Palladium has rallied near a 13-year high while silver closed its sixth straight week down even as the losses in gold and platinum did not impact the respective trends significantly.
Increasing industrial demand and fears of supply shortage have been keeping palladium high for quite a while, and the metal has soared 25.4% from end-2013.
The main suppliers of palladium, Russia and South Africa, have individual reasons to experience lower supply. The former is facing international trade sanctions on account of its alleged role in the Ukraine unrest, while the latter has been dealing with continuous mine strikes.
Palladium for immediate delivery traded as high as $894.50 on Friday, its highest in about 13 years. At the close of $893.50, the metal was up 3.75% on the week.
On Friday, 15 August, all the precious metals except palladium declined and silver continued the trend of weekly drops, which started mid-July, to end the week at a two-month low.
New Way of Silver Fix
Silver was in the news on Friday as the white metal's daily fixing has adopted a more transparent and inclusive method, ending the current one which is 117 years old.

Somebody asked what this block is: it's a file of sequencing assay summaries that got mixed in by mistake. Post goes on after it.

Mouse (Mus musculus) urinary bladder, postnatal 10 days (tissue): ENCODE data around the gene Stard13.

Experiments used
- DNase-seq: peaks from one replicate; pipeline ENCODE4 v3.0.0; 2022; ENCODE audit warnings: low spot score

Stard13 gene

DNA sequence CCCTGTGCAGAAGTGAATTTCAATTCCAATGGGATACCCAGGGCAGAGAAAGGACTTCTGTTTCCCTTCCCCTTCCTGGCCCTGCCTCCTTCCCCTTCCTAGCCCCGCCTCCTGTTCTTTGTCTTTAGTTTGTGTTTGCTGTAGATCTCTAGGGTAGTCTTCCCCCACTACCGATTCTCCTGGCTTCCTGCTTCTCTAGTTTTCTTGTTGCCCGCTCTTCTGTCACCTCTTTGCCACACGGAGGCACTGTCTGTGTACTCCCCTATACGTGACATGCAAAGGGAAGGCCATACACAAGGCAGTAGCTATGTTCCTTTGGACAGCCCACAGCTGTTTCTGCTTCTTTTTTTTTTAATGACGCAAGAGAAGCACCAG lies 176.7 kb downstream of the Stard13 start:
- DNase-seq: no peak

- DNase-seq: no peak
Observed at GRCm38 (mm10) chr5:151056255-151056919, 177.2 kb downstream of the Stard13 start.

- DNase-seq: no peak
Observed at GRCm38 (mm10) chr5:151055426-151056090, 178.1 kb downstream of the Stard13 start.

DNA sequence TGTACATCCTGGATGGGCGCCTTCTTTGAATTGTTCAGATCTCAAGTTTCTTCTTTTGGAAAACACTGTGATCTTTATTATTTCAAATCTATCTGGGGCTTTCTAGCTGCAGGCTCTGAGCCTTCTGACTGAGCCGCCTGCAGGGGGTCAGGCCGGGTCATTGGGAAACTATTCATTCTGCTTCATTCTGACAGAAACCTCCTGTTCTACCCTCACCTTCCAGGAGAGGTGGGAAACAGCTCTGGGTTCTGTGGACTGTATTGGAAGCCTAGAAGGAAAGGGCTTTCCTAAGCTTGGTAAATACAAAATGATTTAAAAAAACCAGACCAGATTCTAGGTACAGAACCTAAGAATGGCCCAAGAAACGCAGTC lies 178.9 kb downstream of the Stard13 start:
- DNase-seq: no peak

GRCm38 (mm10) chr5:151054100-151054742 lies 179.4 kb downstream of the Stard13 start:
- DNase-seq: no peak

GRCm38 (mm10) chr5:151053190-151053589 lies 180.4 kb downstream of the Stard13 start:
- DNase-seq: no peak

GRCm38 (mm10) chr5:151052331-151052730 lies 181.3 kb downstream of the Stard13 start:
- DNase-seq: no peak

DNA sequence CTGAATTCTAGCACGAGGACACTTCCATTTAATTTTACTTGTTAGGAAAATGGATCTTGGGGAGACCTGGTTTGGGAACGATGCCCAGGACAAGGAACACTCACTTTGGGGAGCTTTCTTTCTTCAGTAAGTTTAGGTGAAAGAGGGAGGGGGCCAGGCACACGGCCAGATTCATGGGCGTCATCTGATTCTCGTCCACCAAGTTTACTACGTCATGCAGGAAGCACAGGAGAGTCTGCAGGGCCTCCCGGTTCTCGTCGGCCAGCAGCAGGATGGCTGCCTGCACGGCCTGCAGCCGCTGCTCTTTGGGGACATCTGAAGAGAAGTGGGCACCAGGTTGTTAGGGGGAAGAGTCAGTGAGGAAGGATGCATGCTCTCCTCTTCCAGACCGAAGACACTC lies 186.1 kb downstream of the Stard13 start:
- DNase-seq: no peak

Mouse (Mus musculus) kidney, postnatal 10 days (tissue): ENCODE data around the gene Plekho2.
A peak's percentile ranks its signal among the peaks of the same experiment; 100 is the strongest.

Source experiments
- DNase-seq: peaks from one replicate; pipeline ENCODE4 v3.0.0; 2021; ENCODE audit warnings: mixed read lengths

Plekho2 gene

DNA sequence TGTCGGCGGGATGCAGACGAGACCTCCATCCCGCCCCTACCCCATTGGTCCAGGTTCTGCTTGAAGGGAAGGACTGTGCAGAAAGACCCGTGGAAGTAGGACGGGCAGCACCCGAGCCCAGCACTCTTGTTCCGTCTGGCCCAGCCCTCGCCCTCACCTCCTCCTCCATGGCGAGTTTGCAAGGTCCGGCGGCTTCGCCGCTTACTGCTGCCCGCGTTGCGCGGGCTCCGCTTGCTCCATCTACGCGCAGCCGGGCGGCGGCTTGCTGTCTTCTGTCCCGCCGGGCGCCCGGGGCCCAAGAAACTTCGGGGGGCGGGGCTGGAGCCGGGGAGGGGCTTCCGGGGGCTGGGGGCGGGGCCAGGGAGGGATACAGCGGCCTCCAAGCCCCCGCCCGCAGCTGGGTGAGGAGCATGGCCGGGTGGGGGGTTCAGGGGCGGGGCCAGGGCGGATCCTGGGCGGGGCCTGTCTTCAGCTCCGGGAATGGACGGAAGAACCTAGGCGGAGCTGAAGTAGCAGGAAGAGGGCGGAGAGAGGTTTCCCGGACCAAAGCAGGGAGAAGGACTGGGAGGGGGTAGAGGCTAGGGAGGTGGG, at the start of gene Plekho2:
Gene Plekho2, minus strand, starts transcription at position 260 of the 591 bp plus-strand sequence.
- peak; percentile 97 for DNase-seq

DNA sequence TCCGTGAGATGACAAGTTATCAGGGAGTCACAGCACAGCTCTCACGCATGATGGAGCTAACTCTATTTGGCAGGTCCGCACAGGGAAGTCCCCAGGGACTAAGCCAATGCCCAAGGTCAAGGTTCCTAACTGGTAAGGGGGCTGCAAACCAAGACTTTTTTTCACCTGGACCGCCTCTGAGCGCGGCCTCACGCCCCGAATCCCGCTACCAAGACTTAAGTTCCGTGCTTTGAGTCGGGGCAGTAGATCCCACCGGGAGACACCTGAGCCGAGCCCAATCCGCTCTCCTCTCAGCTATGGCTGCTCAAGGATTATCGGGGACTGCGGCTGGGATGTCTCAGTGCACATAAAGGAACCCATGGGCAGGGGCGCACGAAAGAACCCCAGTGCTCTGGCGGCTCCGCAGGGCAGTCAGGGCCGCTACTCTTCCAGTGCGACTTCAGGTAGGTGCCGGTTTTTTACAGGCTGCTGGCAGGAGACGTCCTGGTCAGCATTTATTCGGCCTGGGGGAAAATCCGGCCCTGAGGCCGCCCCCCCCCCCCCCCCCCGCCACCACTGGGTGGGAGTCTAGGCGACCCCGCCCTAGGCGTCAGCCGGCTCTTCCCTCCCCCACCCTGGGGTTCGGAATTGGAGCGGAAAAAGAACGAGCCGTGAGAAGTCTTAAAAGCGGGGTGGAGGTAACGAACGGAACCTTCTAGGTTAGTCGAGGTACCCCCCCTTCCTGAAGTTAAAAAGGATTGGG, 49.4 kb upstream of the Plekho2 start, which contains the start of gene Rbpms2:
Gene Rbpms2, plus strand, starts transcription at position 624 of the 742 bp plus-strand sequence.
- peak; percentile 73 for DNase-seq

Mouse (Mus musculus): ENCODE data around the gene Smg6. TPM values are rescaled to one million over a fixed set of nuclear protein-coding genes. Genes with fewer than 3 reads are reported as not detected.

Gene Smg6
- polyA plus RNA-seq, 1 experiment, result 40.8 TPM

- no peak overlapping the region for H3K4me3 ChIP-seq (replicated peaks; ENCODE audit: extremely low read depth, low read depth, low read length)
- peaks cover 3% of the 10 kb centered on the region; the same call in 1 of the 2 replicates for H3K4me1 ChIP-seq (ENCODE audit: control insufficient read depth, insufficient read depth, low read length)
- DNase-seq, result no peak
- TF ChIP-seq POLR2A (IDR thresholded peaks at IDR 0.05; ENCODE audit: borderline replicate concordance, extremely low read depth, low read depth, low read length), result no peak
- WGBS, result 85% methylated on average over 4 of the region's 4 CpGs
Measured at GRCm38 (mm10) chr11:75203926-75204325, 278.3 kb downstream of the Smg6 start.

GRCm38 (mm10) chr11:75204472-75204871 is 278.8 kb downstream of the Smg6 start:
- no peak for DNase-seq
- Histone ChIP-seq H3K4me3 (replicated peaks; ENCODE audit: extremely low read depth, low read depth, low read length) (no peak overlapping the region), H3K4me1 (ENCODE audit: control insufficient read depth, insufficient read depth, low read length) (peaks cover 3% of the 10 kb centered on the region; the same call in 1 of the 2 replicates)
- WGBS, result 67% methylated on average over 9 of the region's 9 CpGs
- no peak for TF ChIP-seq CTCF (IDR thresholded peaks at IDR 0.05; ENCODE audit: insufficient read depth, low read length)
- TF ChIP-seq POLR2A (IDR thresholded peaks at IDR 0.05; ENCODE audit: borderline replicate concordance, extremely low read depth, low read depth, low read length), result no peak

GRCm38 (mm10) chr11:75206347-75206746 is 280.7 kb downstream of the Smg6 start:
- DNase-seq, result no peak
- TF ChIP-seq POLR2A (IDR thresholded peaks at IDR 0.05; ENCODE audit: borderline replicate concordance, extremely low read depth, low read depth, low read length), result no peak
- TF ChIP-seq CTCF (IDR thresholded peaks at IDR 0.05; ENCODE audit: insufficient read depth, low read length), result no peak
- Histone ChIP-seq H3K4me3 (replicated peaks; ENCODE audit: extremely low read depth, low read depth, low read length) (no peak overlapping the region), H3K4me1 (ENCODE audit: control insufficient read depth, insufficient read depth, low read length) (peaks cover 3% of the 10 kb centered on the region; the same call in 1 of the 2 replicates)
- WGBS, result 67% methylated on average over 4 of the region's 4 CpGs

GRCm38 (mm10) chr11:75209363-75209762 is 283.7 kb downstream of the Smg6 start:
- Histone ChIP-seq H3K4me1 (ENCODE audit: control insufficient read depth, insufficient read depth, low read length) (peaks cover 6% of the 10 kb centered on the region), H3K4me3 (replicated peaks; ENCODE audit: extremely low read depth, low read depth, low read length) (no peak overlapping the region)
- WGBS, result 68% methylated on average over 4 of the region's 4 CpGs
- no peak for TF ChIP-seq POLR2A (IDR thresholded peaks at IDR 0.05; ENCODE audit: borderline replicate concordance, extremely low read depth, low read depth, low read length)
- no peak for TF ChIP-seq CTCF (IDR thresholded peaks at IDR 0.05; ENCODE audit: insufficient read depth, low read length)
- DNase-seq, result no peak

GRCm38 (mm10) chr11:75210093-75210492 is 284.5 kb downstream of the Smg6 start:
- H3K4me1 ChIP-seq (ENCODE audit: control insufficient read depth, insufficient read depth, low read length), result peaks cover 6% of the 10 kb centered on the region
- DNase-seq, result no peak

The CME group is providing the platform and algorithm, while Thomson Reuters acts as administrator. The LBMA will publish volumes and participants of each daily settlement on its website, according to a Reuters report.
The overhaul of the fix process has just begun with silver, and all precious metals benchmarking are in the process of entering the new system.
Spot silver ended Friday's deals at $19.56, after falling to as low as $19.48, its lowest since 17 June.
Gold and Platinum
Gold dropped to $1304.48 from $1313.30 on Friday, ending the week little changed. The metal has been holding a range of $1280-$1322 for the past four weeks.
The yellow metal tested a long-term support of $1180 in January but failed to break below and has since shown a broadly sideward trend.
Platinum dropped 1.3% in the week to $1457 on 15 August, just reversing the gains of the previous week.
The metal has been maintaining an upward channel so far this year and is now 6.6% stronger than its end-2013 level.
The market is now waiting for fresh interest rate cues from the US as Federal Reserve chairwoman Janet Yellen is likely to touch upon important policy matters in her address to the Jackson Hole Symposium from 21-23 August.
"Re-Evaluation of Labour Market Dynamics" will be the main topic of discussion at the Jackson Hole event this year, and the Fed's evaluation of the US jobs market will provide fresh cues as to when the world's largest economy will start hiking interest rates.
US unemployment rate has fallen to 6.2% in July, breaking below the range of 6.3-6.6%, which the Fed has predicted for until end-2014.
The strength of US jobs data has kept the dollar sentiment upbeat but Yellen has remarked that the slack in the labour market needs to be addressed first before hiking the rates on the basis of the unemployment rate.